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15 Ways Millennials Are Using Technology

by Staff Writers | The Web Writer Spotlight: Jul 6, 2016

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America’s Millennials (youth born after 1980) number 83.1 million and represent more than a quarter of the nation’s population, according to estimates by the U.S. Census Bureau released in 2015. They are currently the hottest consumer generation.

The situation is not different around the world. Millennials take the crown as the most populous demographic, exceeding that of the preceding baby boomer generation that once held the title.

Industry projections also indicate that by 2017 the Millennial generation will comprise the largest online audience, and will have more buying power than any other generation that has come before it.

 

Understanding Millennials’ Tech-based Habits

 

As these young people interact, it's not hard to notice the generation's habits—especially as it relates to technology. Today’s 20 and 30-something-year-olds are at the heart of the digital age. They think with and through new technologies.

Millennials have embraced the new platforms of the digital era—the internet, mobile technology, social media—at a pace and depth that older age groups simply do not match. Not surprisingly, Millennials cited technology use as the most defining characteristic of their generation, over other factors like music, pop-culture and liberal mindset, according to a 2014 Nielsen survey.

Other generations find the tech-based habits of those in the 18 to 35 age bracket quite intriguing, including habits like Snapchatting live events and checking social media anywhere and everywhere—even while in the toilet.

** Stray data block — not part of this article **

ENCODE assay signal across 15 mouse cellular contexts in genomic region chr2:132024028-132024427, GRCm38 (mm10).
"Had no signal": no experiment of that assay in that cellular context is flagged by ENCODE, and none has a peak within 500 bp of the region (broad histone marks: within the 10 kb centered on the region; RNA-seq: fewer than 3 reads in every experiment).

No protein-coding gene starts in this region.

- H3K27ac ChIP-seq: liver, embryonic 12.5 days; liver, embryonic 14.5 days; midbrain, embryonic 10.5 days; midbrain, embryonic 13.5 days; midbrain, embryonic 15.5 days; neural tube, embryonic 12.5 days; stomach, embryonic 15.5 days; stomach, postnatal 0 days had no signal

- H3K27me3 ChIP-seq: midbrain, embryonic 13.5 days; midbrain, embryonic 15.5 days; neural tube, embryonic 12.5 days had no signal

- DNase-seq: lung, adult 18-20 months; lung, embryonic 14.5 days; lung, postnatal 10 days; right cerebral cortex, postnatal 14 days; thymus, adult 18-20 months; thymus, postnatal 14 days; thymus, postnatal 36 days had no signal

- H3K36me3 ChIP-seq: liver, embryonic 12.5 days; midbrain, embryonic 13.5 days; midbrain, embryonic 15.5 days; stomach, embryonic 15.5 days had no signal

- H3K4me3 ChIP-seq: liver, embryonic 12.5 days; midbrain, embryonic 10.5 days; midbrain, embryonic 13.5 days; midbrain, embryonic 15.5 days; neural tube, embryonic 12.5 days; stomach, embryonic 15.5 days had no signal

Intriguing Ways Millennials Use Technology

 

Whether you’re a Millennial, hiring Millennials or trying to sell them a product or service, it’s worth considering the available data about this sizeable demographic to understand their realities, behaviors and trends.

Here are some of the strangest ways Millennials use technology today:

 

1. Most generations have adopted mobile technology, but mobile is the defining platform of choice for the millennial generation. Research indicates 95.1% have a mobile phone, and of this percentage 88.6% have a smartphone.

 

Source: Nielsen and eMarketer.

 

2. Millennials seem addicted to their mobile phones—51% of them use their smartphones while eating with family, and 32% of the millennial cohort on the younger end of the age group check social media from the toilet.

 

Source: Nielsen.

 

3. Millennials are even getting intimate with their mobile phones—83% of the demographic admitted to sleeping with their devices near or next to them in bed.

 

Source: Nielsen.

 

4. The age group cited text messaging as their preferred mode of communication over phone calls. From 2008 to 2010, Millennials' average phone-call time dropped by around 1,200 minutes. At the same time, the number of text messages sent doubled from 600 to over 1,400 each month. So think twice before calling up a Millennial.

 

Source: Gallup.